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How Many Cats Can You Own In New Jersey? Facts & FAQ

As a cat parent, you are tempted to adopt every stray cat you see. Sadly, however, we all know that it’s just not possible as there are way too many strays in the world.

Also, laws in many states restrict how many cats you can actually own and keep in your home or on your property. New Jersey, however, doesn’t seem to be one of those states.

There’s no state-wide law on how many cats you can legally own, but there might be local ordinances in place, so it’s best to talk to the local government in the city or town you’re moving to.

We’ll talk about a few local ordinances in New Jersey regarding owning cats and even delve into whether there should be limits on the number of cats you can own or not?


Newark, New Jersey

If you’re moving to Newark, New Jersey, you’re not limited to a certain number of cats, but every cat over 6 months old must be licensed. A license for each neutered or spayed cat will run you around $15, while cats that aren’t spayed or neutered with run you around $20 per cat. Each cat must be licensed and have its tag on its collar when allowed outside.

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Camden, New Jersey

If you choose to live in the city of Camden or anywhere in Camden County, you’ll find they have a three-cat limit per household. All three cats must be licensed, and the fees are the same as the fees in Newark.

If you have more than three cats as pets, it’s best to settle in a city or county in New Jersey that has no cat limit.

Norwood, New Jersey

If you choose to live in Norwood, New Jersey, then you can have six pets per household. You can have six cats, six dogs, or a mixture of both, but you can’t have over six in one house. All of your pets must be licensed in Norwood, no matter what you have.

Trenton, New Jersey

Trenton is New Jersey’s state capital, and they don’t have a limit on the number of pets you can have in one house. But, of course, as with any of these cities, counties, and boroughs, you are subject to what a landlord decides and HOA rules, so it may be different according to where you live.

In Trenton, the number of cats you can own is based on whether they are a nuisance or not. For example, any cats you own can’t be an inconvenience to your neighbors with their presence, sounds, or odors. It’s also important that your cats not be a danger to humans or other animals in the neighborhood.

Of course, you already know that you need enough space for the cats to live comfortably in your home. However, if your cats are reported by the neighbors as a nuisance or a threat, then you’ll have a problem. Trenton is the only city on our list where there is no limit to the number of cats you can own.

Hawthorne, New Jersey

If you choose to move to Hawthorne, New Jersey, then you’ll be allowed to own up to five cats, as long as they are over 6 months old. If you’re caught going against these rules, you can possibly be fined up to one hundred dollars every time you’re reported.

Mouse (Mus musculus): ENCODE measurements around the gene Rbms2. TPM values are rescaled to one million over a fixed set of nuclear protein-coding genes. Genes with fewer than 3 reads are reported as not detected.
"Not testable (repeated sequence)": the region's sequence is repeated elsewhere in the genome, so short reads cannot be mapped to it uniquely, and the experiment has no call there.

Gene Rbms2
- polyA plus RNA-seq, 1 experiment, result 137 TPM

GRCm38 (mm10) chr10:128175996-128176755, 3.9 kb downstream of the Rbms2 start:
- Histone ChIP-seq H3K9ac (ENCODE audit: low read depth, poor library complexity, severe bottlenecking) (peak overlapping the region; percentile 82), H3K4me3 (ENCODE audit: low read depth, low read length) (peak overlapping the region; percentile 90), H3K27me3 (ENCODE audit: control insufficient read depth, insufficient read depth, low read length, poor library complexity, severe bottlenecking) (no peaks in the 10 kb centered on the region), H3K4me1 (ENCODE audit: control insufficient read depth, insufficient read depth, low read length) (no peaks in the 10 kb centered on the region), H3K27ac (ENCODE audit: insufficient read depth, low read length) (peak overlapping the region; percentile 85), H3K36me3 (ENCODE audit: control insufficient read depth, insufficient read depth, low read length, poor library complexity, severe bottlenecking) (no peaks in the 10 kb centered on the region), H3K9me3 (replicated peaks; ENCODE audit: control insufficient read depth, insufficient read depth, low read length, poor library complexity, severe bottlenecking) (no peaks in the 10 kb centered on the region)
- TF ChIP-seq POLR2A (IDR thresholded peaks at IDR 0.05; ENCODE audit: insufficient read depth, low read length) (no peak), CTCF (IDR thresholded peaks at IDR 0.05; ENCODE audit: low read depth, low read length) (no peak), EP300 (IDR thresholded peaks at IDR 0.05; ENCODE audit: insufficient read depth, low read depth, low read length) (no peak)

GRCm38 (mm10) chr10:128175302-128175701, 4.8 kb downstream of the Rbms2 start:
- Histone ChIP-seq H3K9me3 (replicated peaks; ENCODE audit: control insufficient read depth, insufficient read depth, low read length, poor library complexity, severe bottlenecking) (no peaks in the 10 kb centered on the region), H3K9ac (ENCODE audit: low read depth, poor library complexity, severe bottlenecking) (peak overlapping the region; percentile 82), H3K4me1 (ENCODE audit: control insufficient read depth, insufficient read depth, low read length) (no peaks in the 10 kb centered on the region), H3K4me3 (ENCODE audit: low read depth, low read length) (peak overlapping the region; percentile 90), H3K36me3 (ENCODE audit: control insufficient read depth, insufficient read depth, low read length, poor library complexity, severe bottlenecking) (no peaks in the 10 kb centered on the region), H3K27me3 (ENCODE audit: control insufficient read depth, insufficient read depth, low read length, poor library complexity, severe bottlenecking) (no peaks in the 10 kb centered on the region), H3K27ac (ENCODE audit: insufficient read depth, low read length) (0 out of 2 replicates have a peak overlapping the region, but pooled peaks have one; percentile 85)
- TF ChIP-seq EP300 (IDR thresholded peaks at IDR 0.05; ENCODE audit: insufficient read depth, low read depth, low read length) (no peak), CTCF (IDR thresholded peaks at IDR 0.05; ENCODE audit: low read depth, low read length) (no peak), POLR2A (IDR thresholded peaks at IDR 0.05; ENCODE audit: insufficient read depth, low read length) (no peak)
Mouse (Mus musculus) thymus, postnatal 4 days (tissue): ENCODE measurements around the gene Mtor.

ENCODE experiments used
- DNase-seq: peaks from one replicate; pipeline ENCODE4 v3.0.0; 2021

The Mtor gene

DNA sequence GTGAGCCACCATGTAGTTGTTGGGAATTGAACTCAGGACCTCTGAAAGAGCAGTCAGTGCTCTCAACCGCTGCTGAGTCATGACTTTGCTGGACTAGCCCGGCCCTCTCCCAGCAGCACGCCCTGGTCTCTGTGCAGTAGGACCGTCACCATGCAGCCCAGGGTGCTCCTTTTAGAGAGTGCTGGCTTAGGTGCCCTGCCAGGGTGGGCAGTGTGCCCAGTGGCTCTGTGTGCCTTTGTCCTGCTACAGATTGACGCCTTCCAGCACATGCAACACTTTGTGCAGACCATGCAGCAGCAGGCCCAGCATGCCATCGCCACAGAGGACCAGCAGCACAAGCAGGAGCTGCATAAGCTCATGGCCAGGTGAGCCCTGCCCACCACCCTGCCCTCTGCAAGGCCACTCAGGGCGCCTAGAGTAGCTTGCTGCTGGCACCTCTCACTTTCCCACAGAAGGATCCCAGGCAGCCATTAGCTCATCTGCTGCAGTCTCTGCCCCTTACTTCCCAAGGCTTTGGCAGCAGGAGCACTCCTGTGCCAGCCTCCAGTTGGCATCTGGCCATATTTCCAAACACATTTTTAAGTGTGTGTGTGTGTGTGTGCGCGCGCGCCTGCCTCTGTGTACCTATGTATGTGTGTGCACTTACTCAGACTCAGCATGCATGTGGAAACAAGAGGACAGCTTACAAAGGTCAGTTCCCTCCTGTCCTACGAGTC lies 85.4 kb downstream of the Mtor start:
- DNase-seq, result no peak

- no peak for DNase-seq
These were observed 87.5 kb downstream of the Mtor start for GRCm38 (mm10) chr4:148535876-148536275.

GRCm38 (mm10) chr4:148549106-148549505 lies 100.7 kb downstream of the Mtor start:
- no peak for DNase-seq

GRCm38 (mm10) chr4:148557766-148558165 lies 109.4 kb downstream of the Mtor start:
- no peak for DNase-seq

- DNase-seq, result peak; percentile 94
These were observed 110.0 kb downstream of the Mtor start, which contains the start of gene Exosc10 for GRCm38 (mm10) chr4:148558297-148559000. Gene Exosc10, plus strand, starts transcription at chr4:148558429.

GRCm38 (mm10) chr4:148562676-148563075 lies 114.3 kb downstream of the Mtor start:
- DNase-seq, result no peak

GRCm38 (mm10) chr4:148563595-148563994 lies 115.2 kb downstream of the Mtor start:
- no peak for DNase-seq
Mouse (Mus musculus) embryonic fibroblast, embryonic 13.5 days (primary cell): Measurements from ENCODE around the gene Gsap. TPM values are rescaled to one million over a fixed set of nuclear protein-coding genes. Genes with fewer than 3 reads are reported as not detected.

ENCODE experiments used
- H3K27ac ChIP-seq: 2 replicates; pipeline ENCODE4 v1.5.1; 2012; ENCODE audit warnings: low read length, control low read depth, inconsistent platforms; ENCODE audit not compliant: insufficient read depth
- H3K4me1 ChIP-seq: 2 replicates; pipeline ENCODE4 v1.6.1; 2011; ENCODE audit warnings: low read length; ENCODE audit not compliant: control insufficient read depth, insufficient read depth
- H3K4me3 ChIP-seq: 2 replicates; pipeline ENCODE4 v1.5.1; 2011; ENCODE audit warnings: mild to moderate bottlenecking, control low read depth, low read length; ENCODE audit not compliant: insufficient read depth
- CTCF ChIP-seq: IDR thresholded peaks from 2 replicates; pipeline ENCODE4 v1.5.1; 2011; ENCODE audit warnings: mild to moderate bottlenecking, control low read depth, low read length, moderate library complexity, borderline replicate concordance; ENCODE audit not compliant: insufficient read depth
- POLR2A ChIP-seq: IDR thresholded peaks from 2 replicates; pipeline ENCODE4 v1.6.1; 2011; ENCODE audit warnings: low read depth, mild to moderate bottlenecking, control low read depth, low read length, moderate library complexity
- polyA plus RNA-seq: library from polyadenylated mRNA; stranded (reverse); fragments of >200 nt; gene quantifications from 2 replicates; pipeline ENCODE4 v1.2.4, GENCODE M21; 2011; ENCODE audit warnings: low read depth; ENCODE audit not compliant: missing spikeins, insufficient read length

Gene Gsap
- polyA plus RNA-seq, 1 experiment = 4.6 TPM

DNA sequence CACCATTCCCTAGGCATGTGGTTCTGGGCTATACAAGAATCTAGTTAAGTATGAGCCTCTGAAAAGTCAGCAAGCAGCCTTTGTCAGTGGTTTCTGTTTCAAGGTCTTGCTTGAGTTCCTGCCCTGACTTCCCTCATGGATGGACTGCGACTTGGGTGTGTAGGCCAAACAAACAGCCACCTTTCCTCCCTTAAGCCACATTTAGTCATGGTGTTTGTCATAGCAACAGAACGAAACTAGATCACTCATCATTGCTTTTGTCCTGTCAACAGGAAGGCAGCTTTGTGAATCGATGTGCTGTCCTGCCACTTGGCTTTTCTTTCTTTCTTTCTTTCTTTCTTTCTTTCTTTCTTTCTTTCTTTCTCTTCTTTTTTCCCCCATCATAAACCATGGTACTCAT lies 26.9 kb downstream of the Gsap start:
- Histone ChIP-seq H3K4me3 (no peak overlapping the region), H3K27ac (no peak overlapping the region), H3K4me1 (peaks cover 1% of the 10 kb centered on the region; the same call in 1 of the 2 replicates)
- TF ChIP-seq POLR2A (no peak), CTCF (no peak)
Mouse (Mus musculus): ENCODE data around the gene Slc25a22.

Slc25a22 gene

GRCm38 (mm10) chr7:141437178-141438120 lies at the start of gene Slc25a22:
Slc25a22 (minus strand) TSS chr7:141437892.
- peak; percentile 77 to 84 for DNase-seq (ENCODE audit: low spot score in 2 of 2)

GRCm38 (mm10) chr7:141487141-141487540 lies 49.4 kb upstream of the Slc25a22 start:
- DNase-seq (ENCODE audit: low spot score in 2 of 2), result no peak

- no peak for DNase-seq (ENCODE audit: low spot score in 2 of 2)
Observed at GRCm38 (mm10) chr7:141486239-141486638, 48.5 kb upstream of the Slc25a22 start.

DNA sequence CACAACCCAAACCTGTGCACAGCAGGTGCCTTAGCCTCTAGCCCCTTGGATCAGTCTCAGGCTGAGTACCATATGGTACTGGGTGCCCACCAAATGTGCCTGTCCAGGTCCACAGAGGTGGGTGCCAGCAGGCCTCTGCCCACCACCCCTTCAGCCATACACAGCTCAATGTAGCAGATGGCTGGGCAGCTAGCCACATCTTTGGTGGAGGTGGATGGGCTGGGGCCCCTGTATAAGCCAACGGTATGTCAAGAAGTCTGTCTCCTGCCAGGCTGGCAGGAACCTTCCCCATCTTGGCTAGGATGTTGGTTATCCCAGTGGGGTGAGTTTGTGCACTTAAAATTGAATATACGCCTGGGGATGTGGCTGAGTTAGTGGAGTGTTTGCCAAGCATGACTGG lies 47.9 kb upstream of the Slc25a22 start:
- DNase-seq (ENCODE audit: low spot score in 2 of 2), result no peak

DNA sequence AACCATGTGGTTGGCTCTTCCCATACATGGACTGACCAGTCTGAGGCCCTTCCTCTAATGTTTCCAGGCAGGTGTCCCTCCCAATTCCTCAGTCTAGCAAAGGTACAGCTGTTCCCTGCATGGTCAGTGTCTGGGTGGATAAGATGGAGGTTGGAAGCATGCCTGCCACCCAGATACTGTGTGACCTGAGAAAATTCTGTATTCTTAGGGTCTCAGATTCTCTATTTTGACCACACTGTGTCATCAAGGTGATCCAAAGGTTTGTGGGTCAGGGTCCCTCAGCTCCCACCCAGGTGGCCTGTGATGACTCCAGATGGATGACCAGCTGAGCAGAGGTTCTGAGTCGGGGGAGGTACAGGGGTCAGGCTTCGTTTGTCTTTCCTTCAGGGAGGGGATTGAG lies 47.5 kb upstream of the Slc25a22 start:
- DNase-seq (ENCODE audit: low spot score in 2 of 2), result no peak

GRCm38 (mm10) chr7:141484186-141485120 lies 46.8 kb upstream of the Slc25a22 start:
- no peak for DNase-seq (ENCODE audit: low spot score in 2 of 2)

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What About Leases In New Jersey?

These towns, cities, boroughs, and counties have these laws in place for homeowners, but what about if you’re renting? How many cats can you own then?

You have to find a landlord that accepts cats or any pet to begin with. Once you do, most leases state that you can have two cats per house or unit.

Also, if you own your home, you could be subject to HOA rules and regulations for keeping cats, so check with them ahead of time.

Should There Be Limits on Cat Ownership?

Now that you know some of the limits of cat ownership in New Jersey, you might be wondering if there should be limits on cat ownership at all. We’ll talk about the pros and cons of limiting the number of cats that can live in one household in our next section.

Advantages of Limiting Cat Ownership

While pet ownership is limited in many cities and even around the world, we’ll be focusing on limited cat ownership for our purposes.

In our opinion, the biggest advantage of limiting cat ownership is that it prevents animal hoarding. Who knew that was even a thing, but it is. People who hoard animals eventually get to the point where they can’t feed the animals or take care of their basic needs, which is terrible for the animals, and the people as well.

Limiting cat ownership also cuts down on damage done to properties and the cats being a nuisance to other people in the neighborhood.

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Disadvantages of Limiting Cat Ownership

The biggest disadvantage is that the cats that can’t be owned either end up being strays or going into shelters, which increases the number of cats that are being euthanized. No animal should be put to sleep just because its owners had too many cats.

Allowing people to adopt more cats would save many feline lives.

It’s also hard to enforce the limited ownership law for many police departments, who already have enough on their plate in today’s world. For many counties, the fact that the cats are well-fed, happy, and healthy is enough for them to just leave it alone.

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Final Thoughts

As previously stated, there is no state mandate on how many cats residents can own, but there are local ordinances that you need to go by. If you’re moving to New Jersey and have cats, it’s best to check with your local government to see how many you can safely own without breaking the law.

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